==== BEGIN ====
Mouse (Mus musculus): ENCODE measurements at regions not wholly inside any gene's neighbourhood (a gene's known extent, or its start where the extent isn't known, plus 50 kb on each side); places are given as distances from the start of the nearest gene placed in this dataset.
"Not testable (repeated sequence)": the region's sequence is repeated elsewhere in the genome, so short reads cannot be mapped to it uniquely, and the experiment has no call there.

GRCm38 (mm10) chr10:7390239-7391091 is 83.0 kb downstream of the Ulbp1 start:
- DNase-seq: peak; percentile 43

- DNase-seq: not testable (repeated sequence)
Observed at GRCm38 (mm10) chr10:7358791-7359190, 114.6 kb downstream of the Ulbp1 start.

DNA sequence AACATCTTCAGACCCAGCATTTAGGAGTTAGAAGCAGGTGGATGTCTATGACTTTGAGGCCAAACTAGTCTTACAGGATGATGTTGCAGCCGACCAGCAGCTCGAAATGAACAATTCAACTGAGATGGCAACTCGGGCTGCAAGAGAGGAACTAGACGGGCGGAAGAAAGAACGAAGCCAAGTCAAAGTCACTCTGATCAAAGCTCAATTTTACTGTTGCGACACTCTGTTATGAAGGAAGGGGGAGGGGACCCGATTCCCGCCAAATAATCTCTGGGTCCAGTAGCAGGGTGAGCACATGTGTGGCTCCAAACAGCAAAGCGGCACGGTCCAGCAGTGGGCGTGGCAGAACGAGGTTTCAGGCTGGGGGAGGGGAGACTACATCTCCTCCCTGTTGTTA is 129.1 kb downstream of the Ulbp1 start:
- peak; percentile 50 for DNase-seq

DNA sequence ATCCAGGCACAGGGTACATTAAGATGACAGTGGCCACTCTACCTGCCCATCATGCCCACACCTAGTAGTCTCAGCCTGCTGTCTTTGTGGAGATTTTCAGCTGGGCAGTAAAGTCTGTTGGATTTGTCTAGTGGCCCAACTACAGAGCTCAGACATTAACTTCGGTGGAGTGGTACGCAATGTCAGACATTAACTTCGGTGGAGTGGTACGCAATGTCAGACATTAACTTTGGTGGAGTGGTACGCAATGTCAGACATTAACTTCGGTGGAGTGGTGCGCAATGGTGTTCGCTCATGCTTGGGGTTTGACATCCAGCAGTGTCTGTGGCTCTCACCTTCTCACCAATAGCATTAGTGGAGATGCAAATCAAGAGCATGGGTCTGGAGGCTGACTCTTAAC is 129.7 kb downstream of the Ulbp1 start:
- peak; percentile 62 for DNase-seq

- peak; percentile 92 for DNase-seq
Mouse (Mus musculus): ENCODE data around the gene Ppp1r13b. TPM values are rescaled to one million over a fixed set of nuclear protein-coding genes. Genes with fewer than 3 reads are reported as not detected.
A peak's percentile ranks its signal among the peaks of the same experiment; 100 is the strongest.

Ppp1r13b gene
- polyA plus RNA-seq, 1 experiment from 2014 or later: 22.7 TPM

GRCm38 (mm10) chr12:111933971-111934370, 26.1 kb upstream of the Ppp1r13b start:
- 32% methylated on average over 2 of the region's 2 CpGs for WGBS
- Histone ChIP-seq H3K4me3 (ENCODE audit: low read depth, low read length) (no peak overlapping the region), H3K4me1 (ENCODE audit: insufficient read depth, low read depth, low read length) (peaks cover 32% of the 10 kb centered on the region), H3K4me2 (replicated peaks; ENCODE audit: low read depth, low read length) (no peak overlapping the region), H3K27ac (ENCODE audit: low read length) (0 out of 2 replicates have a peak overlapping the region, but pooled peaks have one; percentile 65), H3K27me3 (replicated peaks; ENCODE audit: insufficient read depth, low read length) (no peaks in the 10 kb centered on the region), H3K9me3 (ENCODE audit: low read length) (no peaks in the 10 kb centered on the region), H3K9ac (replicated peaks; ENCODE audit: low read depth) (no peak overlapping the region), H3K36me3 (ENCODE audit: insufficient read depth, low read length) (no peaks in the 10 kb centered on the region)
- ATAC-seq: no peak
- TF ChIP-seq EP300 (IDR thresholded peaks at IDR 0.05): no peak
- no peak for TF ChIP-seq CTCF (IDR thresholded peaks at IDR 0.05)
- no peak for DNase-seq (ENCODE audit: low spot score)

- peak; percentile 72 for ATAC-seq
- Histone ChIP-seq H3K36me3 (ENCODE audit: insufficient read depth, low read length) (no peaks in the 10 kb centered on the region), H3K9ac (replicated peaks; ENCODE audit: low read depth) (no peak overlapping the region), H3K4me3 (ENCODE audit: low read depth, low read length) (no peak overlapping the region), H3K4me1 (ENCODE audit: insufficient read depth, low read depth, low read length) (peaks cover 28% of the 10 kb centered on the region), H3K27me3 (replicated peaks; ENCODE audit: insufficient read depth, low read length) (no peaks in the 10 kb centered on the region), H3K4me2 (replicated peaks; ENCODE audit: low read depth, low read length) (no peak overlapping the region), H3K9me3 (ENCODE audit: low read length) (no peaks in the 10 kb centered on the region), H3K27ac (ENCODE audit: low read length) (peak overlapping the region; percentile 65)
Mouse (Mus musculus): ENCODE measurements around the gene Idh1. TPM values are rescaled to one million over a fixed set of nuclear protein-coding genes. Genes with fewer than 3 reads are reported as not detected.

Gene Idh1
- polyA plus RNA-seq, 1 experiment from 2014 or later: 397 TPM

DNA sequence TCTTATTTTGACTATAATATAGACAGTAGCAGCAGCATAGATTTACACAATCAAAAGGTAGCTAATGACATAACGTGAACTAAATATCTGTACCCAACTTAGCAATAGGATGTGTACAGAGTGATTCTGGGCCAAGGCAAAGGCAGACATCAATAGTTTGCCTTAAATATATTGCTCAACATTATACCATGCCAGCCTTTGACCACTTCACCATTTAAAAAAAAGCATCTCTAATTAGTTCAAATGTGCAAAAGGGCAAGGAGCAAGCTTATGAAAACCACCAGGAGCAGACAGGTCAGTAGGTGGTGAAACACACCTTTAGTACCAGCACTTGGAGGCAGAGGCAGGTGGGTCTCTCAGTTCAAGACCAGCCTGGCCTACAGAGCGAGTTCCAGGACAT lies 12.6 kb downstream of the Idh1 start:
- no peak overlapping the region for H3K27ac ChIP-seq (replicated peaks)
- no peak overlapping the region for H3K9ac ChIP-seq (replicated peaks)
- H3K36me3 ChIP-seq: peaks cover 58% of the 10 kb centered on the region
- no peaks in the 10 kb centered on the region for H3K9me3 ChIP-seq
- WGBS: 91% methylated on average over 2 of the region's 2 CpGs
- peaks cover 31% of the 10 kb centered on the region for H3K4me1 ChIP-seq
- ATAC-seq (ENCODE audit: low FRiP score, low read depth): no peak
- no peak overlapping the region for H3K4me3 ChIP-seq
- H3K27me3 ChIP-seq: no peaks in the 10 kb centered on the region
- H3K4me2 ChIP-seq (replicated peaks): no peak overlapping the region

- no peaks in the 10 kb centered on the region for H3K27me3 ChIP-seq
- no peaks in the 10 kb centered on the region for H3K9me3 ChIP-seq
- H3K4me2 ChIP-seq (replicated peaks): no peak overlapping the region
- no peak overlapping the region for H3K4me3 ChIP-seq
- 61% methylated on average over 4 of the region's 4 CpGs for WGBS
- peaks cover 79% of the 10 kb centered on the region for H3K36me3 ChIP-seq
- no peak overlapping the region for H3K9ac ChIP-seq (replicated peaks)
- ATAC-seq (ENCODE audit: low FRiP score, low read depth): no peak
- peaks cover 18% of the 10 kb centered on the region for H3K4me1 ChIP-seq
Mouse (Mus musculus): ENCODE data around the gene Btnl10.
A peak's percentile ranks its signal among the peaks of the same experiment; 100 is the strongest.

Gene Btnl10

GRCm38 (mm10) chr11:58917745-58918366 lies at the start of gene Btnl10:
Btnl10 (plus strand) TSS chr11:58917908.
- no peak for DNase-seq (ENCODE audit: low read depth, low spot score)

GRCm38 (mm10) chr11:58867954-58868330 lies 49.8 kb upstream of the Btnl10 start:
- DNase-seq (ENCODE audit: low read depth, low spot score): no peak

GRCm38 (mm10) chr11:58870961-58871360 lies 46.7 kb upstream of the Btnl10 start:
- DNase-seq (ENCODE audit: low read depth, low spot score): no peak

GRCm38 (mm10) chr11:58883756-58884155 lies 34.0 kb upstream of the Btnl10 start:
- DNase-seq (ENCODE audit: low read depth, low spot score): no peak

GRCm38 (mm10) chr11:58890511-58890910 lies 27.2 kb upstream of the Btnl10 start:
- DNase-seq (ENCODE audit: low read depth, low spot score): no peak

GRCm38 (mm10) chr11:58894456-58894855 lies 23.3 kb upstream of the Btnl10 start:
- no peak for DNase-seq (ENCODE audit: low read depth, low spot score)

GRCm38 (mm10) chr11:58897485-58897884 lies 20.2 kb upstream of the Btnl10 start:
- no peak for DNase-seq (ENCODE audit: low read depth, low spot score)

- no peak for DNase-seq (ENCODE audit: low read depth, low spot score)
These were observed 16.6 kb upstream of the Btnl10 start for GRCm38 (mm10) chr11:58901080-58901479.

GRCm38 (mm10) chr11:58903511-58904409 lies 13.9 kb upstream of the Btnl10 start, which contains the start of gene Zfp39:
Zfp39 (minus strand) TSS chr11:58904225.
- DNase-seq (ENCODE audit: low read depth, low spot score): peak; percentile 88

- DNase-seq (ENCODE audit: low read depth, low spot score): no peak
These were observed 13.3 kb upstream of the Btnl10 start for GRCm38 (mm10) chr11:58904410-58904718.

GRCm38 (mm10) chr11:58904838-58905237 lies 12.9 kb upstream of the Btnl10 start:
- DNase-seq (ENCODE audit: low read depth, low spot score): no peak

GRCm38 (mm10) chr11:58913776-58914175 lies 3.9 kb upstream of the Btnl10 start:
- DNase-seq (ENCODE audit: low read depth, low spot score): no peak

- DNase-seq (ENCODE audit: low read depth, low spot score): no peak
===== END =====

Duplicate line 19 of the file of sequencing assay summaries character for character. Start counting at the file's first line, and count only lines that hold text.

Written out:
- ATAC-seq: no peak